Archipelago Roof Gardens in the Worlds most Livable City
An archipelago is a small, flat and often rugged rock island typically found along the Baltic coast. And, the 86,000 ft² roof garden of the Tivoli Hotels & Congress Center in Copenhagen actually does resemble these rocky reefs. This is due to the fact that the many plant beds with their irregular contours are located like islands in the middle of the extensive pathways. A unique lighting concept means that the elaborate roof garden is an attraction for hotel and congress guests and tourists to Copenhagen even at night-time. Thanks to ZinCo green roof technology another part of this pedestrian pathway has been completed. The pathway can now be used without interruption along a stretch of approx. 1,440 ft.
The Danish capital of Copenhagen is one of the most important cities in Northern Europe. It is a popular tourist destination and sea port and has been honored on a number of occasions as the “Most livable city in the world”. The district of Vesterbro – which only a few years ago was known mainly for being a transit zone for traffic into the inner city – is experiencing rapid development which is breathing new life into the area. Green areas are contributing considerably to this, one example being the green pedestrian pathway at an elevation of approx. 33 ft which starts at Bernstorffgade and continues between buildings, running parallel to the Copenhagen canal: from the Danish “Rigsarkivet” (National Archives) building, which has a roof area of about 80,700 ft² and is greened with ZinCo system technology, over a landscape bridge and on to the building complex housing the Tivoli Hotels & Congress Center. This development will be further expanded towards the southwest with green areas, producing a new and attractive city center locality – not far from the shopping area, the port and the famous, eponymous Tivoli Gardens that opened in 1843.
Architecture creates elevations
The entire complex was designed for the Arp-Hansen Hotel Group by the renowned architectural practice Kim Utzon. It consists of the Congress Center with 55 conference rooms for up to 4,000 guests and now has three hotels in differing price categories. The large congress hall is situated on the green roof between the hotels and, in terms of design and contour, it too would remind you of a rock formation. Large-scale glazed facades and partially-glazed folding walls open up this room to the outside world. Also facing in this direction are the restaurants that are on the same level in the surrounding hotels. They provide an uninterrupted view of the varied design of the green roof that reflects the natural features of Denmark: the archipelagos.
The technology beneath the “green”
A professionally-installed and root-resistant waterproofing provided the basis for the 0°-roof area to be greened. Then, the first layer of the ZinCo green roof system “Roof Garden”, the protection mat ISM 50, was installed. Next was the drainage and water-retention element Floradrain® FD 60, infilled with the purely mineral-based clay tile growing media “Zincoblend M”. This growing media allows for a high level of water retention in addition to excess water carry-off through the underlying channel system of the drainage elements. The system filter SF was installed next and was followed by layers of a mineral sub-substrate and the growing media “Zincoblend I” as top soil and at a total depth of between 16 and 30 in. The growing media depths vary because additional growing media is needed to provide sufficient space for the root balls in those areas where trees are to be planted. The structural design of the new building took into account the greater loads of this intensive green roof with small trees. In addition, native plants are used in the plant beds, mainly conifers, grasses and ground cover along with both perennial shrubs such as lavender and seasonal plants such as black and white tulips.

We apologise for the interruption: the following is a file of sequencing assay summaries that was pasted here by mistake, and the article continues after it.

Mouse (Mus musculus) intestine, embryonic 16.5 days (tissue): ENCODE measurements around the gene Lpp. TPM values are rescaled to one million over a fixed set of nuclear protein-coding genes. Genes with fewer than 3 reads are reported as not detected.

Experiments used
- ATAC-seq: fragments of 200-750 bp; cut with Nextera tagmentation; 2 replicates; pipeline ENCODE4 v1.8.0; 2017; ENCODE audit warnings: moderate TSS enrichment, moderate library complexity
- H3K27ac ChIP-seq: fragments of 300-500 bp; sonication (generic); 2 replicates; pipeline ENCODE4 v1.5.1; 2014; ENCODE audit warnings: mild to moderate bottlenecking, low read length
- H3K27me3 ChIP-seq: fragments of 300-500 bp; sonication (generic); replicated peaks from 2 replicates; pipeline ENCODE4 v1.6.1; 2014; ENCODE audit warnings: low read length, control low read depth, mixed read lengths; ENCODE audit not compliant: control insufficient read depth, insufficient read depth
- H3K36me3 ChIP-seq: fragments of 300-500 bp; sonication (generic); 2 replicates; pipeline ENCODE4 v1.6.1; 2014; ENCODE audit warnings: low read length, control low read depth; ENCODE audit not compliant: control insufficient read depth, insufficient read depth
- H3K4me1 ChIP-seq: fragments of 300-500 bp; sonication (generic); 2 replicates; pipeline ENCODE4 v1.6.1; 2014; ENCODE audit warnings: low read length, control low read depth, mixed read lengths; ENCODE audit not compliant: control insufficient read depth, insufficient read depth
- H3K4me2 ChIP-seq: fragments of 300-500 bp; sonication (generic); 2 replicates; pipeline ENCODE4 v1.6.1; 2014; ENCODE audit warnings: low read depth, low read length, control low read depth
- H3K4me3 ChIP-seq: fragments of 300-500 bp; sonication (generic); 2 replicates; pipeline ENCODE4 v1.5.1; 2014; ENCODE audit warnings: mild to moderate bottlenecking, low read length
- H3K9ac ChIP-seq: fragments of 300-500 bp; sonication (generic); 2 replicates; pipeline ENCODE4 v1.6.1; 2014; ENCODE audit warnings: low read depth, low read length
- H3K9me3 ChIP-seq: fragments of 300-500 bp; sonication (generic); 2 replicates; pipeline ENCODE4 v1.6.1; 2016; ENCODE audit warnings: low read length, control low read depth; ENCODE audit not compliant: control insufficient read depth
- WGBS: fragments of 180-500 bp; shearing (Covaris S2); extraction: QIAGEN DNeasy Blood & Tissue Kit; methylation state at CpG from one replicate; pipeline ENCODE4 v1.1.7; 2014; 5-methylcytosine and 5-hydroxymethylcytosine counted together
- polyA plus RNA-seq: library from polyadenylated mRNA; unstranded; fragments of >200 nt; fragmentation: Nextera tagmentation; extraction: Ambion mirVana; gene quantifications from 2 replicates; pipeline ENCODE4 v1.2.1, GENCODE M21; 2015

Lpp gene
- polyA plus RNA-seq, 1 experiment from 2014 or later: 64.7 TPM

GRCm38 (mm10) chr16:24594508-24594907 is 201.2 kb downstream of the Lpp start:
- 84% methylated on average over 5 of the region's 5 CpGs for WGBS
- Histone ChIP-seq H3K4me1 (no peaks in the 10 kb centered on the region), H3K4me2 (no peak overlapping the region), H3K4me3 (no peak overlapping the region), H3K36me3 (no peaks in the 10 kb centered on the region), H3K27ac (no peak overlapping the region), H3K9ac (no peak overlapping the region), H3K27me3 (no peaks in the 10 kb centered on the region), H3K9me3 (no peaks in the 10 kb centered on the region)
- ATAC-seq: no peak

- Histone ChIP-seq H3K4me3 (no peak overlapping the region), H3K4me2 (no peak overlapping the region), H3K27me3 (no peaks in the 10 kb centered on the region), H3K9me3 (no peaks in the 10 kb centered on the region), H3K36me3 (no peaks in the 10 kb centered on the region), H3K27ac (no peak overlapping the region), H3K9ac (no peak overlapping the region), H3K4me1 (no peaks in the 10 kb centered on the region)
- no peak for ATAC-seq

Patterns and light effects on the roof
A base course of foam glass gravel, approx. 30–44 in in depth, was used as a foundation for the pathways that account for about 60 % of the roof area. The pavement material used is China granite, elaborately laid in a Harlequin pattern. This special pattern allows for the creation of entirely irregular contours for the many plant beds that lie there like archipelagos in the sea.
Protection from floods
Due to extreme weather conditions and ongoing global warming, the people in Copenhagen have frequently to deal with floods. A green roof is one way of counteracting flooding and providing relief for the sewage system. Green roofs can retain 50–90 % of precipitation, depending on the type of roof. The greater part of this water is retained in the system build-up and evaporates over time and excess water runs off after a considerable delay. The intensive green roof at the Tivoli Congress Center with its growing media depths of up to 30 in retains approx. 80–90 % of precipitation. The extensive green roof of the adjacent Rigsarkivet building with growing media depths of at least 3 in retains about 50 %. Green roofs are strongly promoted in Copenhagen due to the wide variety of environmental benefits they offer.
Living urban space
With the roof gardens of the Tivoli Congress Center and the Rigsarkivet building, a cohesive chain of public spaces has been created for pedestrians and cyclists in Copenhagen, similar to the High Line in New York. Both in Copenhagen and New York the elevated park is enormously attractive and is stirring long-abandoned city districts to a totally new life.